Think Before you Click

Keep Your Kids Safe OnlineFebruary 8th was Safer Internet Day, organised by Insafe each year in February to promote safer and more responsible use of online technology and mobile phones, especially amongst young people across the world.

We’ve been teaching our kids to be safe ever since they were old enough to crawl.  How do we teach them to be safe online?  Well, we don’t have to be an expert in technology, we simply need to understand how to apply what we already know about safety.

Here are a few Internet safety skills that I think are important.  What have I overlooked?  Do you have others to share?

  • Supervise.  The Province of BC cautions us to close the door on unsupervised internet use. Place your child’s computer in an open room with the monitor facing out. This allows you to see and control what is occurring on the Internet.
  • Discuss boundaries for Internet use — how much time to spend online, the services kids can use, the buddies they can add, the information they can share.
  • Take advantage of technology. Use the safety features within the products and services. Maintain up-to-date firewalls, antivirus, and anti-spyware software, and use filters and family safety tools that fit the age and maturity of your child.
  • Discuss with whom information is shared and what is disclosed. Not every friend-of-a-friend or Internet company deserves your child’s trust.
  • Chat messages can be saved and searched.  Nothing is private on the Internet.  Caution your child to say in chat, only what they would say in person.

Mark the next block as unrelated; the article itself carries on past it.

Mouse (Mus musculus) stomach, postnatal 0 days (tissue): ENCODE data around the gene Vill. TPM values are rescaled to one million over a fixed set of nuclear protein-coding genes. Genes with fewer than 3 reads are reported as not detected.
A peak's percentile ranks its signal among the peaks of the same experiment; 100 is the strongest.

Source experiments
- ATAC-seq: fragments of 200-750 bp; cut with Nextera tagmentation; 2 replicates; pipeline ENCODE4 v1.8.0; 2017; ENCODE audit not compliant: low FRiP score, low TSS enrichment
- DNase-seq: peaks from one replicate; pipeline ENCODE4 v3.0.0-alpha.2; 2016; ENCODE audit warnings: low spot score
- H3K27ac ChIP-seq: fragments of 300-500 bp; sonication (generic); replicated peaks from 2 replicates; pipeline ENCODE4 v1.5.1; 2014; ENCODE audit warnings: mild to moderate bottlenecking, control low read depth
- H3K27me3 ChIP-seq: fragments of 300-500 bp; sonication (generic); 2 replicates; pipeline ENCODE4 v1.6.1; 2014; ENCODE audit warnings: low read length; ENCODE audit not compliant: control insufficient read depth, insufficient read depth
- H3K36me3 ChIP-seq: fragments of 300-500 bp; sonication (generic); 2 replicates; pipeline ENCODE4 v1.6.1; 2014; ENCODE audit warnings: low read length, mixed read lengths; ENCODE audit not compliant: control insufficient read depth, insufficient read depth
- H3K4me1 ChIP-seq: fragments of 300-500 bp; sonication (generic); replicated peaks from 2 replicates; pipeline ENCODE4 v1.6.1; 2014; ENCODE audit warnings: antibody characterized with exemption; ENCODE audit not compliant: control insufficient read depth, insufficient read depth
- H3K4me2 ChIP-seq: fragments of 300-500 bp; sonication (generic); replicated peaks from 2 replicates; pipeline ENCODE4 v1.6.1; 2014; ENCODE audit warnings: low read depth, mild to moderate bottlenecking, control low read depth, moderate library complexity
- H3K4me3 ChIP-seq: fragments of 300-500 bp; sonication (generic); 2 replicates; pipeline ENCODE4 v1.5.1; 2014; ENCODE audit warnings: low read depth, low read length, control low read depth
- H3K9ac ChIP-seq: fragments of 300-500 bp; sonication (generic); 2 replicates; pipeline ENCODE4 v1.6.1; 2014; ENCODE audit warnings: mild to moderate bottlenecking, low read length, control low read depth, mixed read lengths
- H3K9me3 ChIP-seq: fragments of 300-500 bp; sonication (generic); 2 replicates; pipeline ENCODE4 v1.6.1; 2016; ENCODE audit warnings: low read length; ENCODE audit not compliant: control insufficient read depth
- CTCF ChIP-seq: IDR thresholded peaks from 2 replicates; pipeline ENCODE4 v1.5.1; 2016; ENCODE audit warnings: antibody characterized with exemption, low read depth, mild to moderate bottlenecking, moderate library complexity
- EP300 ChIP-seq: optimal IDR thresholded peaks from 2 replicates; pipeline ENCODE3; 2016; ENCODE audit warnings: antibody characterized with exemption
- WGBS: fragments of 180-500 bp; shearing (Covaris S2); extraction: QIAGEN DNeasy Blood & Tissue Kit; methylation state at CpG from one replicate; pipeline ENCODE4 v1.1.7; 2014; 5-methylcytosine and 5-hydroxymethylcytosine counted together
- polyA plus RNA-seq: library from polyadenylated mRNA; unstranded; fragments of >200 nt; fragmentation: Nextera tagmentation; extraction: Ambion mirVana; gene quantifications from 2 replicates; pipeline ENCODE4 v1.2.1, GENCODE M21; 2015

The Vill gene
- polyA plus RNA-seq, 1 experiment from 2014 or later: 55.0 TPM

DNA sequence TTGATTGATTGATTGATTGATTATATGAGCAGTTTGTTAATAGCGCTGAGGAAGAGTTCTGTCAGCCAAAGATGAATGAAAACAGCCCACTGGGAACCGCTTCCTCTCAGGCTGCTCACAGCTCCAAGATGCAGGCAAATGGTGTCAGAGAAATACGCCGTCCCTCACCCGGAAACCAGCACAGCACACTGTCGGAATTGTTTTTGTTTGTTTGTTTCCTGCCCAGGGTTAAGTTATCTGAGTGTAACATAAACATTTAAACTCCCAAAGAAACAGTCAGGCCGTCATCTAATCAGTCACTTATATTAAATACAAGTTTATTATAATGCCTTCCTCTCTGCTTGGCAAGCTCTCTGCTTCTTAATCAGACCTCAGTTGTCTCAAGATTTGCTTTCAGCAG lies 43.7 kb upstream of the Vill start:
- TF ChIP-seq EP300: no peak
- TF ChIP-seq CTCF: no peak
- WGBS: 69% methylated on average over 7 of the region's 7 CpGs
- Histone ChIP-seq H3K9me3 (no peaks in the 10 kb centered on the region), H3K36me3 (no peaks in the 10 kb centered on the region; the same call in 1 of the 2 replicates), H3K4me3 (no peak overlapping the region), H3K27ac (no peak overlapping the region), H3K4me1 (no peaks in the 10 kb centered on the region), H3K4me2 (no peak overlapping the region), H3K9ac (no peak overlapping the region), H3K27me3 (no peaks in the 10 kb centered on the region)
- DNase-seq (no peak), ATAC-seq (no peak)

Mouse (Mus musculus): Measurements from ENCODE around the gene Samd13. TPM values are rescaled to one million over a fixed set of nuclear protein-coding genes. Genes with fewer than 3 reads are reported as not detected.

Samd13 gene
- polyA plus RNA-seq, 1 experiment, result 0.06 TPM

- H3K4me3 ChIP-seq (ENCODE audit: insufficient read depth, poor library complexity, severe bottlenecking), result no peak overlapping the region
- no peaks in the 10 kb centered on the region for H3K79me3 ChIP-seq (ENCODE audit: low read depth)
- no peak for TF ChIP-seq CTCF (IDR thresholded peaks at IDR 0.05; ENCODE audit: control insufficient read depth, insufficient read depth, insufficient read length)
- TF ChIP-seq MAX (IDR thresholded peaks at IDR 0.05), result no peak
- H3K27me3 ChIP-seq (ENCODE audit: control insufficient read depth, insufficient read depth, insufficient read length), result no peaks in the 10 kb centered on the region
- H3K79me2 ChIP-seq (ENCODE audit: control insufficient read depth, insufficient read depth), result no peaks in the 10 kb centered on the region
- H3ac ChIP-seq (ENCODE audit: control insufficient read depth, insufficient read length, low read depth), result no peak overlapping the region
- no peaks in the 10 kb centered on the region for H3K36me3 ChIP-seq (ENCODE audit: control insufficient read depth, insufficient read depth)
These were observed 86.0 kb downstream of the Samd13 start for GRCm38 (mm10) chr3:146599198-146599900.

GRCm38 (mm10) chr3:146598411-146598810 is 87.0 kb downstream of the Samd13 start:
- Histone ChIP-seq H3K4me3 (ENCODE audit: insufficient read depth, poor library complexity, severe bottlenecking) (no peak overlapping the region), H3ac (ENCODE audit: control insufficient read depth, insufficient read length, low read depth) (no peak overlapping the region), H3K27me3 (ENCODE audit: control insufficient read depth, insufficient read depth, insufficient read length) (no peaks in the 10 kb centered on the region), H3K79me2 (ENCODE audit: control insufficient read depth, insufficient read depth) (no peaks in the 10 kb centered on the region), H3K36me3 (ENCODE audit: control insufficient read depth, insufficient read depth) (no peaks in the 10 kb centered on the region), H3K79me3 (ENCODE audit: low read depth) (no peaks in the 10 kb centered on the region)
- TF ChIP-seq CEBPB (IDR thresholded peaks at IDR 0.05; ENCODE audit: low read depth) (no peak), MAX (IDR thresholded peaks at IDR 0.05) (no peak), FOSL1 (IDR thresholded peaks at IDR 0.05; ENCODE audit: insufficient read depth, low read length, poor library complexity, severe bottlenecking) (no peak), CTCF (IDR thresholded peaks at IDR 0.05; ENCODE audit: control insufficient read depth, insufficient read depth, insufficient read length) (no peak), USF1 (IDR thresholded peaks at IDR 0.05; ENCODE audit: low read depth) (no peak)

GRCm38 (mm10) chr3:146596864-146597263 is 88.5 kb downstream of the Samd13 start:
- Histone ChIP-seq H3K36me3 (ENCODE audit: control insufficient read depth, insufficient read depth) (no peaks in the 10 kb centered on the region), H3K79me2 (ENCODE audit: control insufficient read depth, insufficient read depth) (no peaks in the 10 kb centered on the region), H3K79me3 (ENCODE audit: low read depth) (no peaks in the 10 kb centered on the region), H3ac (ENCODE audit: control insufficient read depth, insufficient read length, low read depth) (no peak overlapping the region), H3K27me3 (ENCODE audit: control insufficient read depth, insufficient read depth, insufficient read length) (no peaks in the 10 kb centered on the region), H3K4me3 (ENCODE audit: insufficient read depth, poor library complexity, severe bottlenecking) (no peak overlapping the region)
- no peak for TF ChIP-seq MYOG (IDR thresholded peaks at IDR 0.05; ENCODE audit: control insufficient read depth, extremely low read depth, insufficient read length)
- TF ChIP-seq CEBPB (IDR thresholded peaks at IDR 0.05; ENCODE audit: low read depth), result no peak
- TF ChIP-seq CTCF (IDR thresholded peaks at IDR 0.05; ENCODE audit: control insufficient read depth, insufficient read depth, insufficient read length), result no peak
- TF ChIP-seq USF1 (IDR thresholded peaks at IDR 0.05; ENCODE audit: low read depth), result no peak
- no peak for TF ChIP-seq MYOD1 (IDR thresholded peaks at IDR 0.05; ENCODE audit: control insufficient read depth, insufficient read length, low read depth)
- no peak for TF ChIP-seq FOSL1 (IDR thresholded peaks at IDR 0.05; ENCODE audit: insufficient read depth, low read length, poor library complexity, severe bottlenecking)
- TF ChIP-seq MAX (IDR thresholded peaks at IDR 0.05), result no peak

• Don’t Overshare. Keep personal information private. Limit what is shared publicly — sensitive personal data, pictures, feelings, etc.
  • Respect other’s privacy; don’t reveal their personal information or tag them in photos without their permission.
  • Have your child limit buddies on IM or social networks to friends they know personally.
  • Help your child choose online names and e-mail addresses that aren’t revealing or suggestive.
  • Create passwords that are difficult to guess, though not difficult to remember, and remind your child that these are not to be shared and should be changed regularly.
  • Teach children to trust their instincts. If something upsets them, don’t punish them for telling you by taking away computer privileges. Instead, solve the problem and make it a learning opportunity.
  • Teach children to never open email from someone they don’t know.
  • Real harm can come from meeting an online friend in person.
  • Immediately report to local police any physical threats, ongoing cyber-bullying, financial fraud, or any form of sexual exploitation. Report inappropriate content or behavior to the service provider.
  • Teach your children not to steal others’ work. Using music, pictures, games, and so on without permission is just like stealing from a store.
  • Use caution before opening attachments, clicking links, or accepting photos or files.
  • Avoid surveys and quizzes or entering contests. These usually are created to collect information for resale.

Add to the list and share your personal experiences with teaching your children how to be safe online.